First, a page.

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Do I have to connect an ISP line into my router?


I have an ISP link provided as an ethernet connection. Currently the link is going directly into the router. Could I instead put the link into my switch? If this is possible how will bgp be affected and how will the router find the ISP connection?

My switch is a layer 2 switch cisco 3500xl series, and my router is a 3600 series.

Thanks for your help



Re: Do I have to connect an ISP line into my router?


You link seems to be a Layer 3 link and that's why it is terminated on a router and you have your BGP running.

You cannot terminate you ISP link on a 3500 Xl switch as it is a layer 2 switch and doenot have any Layer-3 capability.

HTH,please rate if it does.

-amit singh

Re: Do I have to connect an ISP line into my router?

Hi Dan,

If ur Switch doesn't have routing capabilities, I would say u could do it in one case as follows:-

1- u make sure your ISP assigned specific vlan for u, then u connect the cable from the ISP to specific port on ur switch ( Make Sure the port is in trunking mode and it's allowing the vlan specified from the ISP).

2- u take another port from the Switch to ur router (Make Sure the port is access or trunking mode and allowing the Vlan Specified from the ISP).

3- In this case u should create a subinterface in your router with the same vlan in order to establish ur link.

* The above Soulution would allow u to create subinterfaces in ur router and pass the Vlan traffic through the Switch trunk if u have another links and vice verca.

pls rate the post if it helps.


Community Member

Re: Do I have to connect an ISP line into my router?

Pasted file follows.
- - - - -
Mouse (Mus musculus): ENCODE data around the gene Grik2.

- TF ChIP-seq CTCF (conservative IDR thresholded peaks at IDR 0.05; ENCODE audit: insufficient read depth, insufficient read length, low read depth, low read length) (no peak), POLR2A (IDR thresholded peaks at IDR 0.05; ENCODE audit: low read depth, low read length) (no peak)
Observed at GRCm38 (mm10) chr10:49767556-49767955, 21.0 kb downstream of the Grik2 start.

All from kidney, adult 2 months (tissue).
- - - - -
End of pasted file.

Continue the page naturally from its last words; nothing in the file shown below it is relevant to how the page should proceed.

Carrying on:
Hi Mohamed

Thanks for you input.

If I did do the above how would the vlan help in the router finding its default route out? Also how would bgp find its wayt to the router?

Is the ISP sending the BGP packets to a destination IP? IF that is the case then I am beginning to understand your solution.

Thanks again


Re: Do I have to connect an ISP line into my router?

Hi Dan,

when u apply the a bove then the specified vlan is tagged from your premises till reaches your gateway to the ISP, the subinterface assigned in ur router & the IP address assigned at the ISP under the same vlan is like point-to-point IPs,just for communication.

BGP is exterior gateway protocol, in order bgp function proberly, ur router and the gateway router (ISP) should be reachable for each other, however it has a maximum paths as number of hops to reach its neibour.

So simply u could clarify vlan as follows:-

A VLAN is a switched network that is logically segmented by function, project team, or application, without regard to the physical locations of the users. VLANs have the same attributes as physical LANs, but you can group end stations even if they are not physically located on the same LAN segment. Any switch port can belong to a VLAN, and unicast, broadcast, and multicast packets are forwarded and flooded only to end stations in the VLAN. Each VLAN is considered a logical network, and packets destined for stations that do not belong to the VLAN must be forwarded through a router or bridge.

So as described, if the same VLAN assigned in your premises and in the ISP as well u should consider it as a cable directly connected from ur side to the ISP side with advanced features (Security,broadcasting domain).

Now, when the ISP router being reachable from ur side, then BGP advertise BGP table to the neibour as per it's configured. (u can configure neibour as loopback interface or the ip which assigned under ur vlan interface). then bgp forward the traffic to the destination IP (Neibour) which now should be gateway of last resort, so u dont have to configure default route. the same Setup should be used at the ISP but it might be with some BGP restrictions for spoofing Security & another BGP features that u might not need it.

pls rate if it helps,



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